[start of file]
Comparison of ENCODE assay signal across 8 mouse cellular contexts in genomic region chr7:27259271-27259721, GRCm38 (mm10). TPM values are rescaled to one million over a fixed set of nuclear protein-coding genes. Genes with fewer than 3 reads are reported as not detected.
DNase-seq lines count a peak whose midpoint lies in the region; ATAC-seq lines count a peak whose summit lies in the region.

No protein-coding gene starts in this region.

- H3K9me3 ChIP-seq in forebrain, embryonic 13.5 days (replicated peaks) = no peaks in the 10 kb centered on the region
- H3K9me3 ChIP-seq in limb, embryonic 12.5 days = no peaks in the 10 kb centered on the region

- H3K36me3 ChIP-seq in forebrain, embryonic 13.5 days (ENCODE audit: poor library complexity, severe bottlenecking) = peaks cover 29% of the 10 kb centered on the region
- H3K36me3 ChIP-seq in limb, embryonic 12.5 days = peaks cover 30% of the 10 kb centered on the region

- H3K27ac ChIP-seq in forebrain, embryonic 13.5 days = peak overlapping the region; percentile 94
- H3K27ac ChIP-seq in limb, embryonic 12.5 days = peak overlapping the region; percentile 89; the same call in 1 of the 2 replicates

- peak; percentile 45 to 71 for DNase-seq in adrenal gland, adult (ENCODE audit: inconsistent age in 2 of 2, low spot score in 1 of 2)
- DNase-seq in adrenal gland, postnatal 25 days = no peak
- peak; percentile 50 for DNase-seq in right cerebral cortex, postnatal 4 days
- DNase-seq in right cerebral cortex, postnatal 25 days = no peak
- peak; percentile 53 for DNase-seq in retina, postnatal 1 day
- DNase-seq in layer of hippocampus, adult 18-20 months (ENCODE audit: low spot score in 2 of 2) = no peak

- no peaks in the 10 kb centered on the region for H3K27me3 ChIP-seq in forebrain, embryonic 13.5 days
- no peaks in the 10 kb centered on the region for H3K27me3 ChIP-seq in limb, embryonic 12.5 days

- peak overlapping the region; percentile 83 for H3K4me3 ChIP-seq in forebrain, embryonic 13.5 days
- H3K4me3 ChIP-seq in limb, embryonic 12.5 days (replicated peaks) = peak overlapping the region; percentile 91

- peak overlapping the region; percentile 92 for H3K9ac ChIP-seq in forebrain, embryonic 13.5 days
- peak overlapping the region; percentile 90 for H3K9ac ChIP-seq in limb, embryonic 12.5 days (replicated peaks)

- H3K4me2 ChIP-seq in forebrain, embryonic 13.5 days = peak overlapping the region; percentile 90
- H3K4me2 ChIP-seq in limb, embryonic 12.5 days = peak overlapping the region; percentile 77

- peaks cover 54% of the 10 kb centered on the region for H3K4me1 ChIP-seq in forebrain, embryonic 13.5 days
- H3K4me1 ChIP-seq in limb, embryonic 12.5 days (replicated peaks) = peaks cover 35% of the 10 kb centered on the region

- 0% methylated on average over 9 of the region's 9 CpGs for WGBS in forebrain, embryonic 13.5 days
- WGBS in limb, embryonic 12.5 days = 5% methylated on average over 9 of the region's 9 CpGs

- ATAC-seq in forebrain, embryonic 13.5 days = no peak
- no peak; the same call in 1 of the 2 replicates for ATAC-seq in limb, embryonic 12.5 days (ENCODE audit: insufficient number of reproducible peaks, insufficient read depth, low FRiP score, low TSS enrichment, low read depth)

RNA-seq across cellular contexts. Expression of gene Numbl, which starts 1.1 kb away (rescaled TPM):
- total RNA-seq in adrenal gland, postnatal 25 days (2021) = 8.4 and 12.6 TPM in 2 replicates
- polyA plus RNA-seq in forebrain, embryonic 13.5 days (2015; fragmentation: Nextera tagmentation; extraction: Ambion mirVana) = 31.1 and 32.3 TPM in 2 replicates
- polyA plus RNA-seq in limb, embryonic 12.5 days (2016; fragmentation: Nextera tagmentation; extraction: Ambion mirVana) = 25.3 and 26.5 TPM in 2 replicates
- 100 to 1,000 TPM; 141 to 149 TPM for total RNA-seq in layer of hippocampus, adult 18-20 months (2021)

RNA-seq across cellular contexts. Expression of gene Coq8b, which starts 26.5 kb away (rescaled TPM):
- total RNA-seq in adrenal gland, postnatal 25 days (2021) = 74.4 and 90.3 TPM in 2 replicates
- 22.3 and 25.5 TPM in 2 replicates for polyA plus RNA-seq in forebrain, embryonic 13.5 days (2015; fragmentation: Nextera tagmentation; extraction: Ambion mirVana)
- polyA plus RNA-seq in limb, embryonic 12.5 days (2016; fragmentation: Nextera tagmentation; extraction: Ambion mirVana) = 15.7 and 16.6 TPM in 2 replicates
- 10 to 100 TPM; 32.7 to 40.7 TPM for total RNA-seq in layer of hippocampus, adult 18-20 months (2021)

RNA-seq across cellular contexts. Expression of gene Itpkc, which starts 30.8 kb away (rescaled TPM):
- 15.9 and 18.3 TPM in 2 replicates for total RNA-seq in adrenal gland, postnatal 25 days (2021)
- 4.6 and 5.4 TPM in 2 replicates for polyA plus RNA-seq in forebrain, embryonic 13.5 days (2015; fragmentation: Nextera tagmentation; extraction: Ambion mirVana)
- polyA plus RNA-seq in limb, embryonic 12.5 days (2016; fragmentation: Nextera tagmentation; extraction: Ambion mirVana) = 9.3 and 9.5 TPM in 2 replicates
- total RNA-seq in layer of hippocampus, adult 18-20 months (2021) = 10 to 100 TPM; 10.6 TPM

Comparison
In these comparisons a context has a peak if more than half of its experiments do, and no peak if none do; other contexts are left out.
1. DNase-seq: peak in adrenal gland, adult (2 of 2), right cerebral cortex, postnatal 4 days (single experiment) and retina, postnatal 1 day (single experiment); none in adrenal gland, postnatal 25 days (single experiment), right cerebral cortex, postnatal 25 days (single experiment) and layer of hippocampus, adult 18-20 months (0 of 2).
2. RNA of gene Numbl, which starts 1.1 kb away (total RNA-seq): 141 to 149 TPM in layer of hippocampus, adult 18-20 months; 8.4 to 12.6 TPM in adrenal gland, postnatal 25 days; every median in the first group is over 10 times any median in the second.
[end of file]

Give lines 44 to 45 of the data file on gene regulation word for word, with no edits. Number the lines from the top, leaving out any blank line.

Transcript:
- total RNA-seq in layer of hippocampus, adult 18-20 months (2021) = 10 to 100 TPM; 10.6 TPM

Comparison